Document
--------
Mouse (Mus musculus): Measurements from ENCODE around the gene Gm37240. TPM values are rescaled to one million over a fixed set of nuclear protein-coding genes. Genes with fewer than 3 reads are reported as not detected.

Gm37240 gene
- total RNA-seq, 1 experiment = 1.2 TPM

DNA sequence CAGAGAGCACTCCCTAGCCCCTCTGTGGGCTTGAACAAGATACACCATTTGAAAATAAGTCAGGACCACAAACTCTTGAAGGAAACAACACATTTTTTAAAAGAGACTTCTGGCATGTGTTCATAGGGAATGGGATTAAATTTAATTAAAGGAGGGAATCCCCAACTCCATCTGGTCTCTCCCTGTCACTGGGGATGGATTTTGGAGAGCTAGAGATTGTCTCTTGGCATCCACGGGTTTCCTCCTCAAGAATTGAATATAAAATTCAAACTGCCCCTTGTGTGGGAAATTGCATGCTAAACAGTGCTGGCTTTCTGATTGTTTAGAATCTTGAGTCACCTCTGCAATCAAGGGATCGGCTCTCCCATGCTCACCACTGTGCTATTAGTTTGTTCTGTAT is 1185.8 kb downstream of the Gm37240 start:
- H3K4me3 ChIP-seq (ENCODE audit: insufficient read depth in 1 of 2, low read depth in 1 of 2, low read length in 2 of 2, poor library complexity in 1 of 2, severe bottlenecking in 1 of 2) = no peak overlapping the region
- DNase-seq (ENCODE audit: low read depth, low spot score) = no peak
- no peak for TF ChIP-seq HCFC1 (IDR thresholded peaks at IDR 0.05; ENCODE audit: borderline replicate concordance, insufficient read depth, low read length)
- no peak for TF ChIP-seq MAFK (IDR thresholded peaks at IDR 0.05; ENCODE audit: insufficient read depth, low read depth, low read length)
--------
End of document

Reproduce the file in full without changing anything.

Mouse (Mus musculus): Measurements from ENCODE around the gene Gm37240. TPM values are rescaled to one million over a fixed set of nuclear protein-coding genes. Genes with fewer than 3 reads are reported as not detected.

Gm37240 gene
- total RNA-seq, 1 experiment = 1.2 TPM

DNA sequence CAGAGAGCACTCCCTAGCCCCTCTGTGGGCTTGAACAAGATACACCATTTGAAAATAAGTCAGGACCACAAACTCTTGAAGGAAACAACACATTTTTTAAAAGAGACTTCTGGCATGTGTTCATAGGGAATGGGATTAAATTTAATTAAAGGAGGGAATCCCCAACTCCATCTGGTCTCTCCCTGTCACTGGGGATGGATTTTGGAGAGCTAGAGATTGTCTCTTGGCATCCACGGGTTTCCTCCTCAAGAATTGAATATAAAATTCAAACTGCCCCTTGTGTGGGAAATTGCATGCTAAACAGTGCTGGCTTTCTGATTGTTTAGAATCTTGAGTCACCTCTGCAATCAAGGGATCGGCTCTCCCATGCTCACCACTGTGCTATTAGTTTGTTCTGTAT is 1185.8 kb downstream of the Gm37240 start:
- H3K4me3 ChIP-seq (ENCODE audit: insufficient read depth in 1 of 2, low read depth in 1 of 2, low read length in 2 of 2, poor library complexity in 1 of 2, severe bottlenecking in 1 of 2) = no peak overlapping the region
- DNase-seq (ENCODE audit: low read depth, low spot score) = no peak
- no peak for TF ChIP-seq HCFC1 (IDR thresholded peaks at IDR 0.05; ENCODE audit: borderline replicate concordance, insufficient read depth, low read length)
- no peak for TF ChIP-seq MAFK (IDR thresholded peaks at IDR 0.05; ENCODE audit: insufficient read depth, low read depth, low read length)